Online brokers are a fortunate lot. They get to charge $5 or $10 for every trade they complete for clients, but since it's all done by computers, they don't really need to spend very much on personnel to complete all of those transactions.
These days, E*Trade has returned to its roots, wisely focusing only on online trading. And the company again proves what a good business that is. Over the past three years, free cash flow has steadily risen, moving just above $1 billion in 2011. (2012 free cash flow figures won't be revealed until the company files its 10-K).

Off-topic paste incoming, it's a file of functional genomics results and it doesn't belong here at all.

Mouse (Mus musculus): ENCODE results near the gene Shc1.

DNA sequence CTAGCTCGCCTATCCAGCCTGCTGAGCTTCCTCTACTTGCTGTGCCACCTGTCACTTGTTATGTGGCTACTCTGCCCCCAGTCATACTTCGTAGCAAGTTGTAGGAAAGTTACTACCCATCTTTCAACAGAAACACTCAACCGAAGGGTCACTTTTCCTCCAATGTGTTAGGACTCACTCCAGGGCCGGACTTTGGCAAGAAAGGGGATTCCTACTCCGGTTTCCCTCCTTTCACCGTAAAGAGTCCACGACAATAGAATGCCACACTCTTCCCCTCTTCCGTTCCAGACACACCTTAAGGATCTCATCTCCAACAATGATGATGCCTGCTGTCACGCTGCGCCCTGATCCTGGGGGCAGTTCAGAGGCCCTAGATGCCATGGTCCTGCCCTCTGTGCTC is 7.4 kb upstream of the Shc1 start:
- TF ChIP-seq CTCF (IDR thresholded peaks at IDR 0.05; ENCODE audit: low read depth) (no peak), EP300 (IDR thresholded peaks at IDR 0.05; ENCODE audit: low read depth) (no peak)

The $3 billion market value is quite low for such strong free cash flow. The fact that shares trade right at tangible book value makes this a true value investor's delight.GameStop Like many other technology-focused retailers, video game vendor GameStop (GME - Get Report) is struggling to find ways to grow. Sales were flat in fiscal 2012 at around $9.5 billion and are expected to settle in just under $9 billion in the current fiscal year that ended in January and the fiscal year that began in February. Still, management has shown a remarkable knack for squeezing cash out of this business. Free cash flow hit a record $460 million in fiscal 2012 and was likely in a similar range in the most recent fiscal year as well. That shouldn't be a surprise. Any time a company runs out of new business segments to invest in, it ends up returning more of its cash to shareholders. Management has been using all of that free cash flow to buy back stock. The share count has fallen from 164 million in fiscal 2010 and likely finished fiscal 2013 under 120 million. That helps explain why earnings per share, as well as free cash flow per share, keep rising at a steady pace. The current free cash flow yield of around 16% may climb even higher if free cash flow stays constant and the share count (and therefore market value) continues to shrink.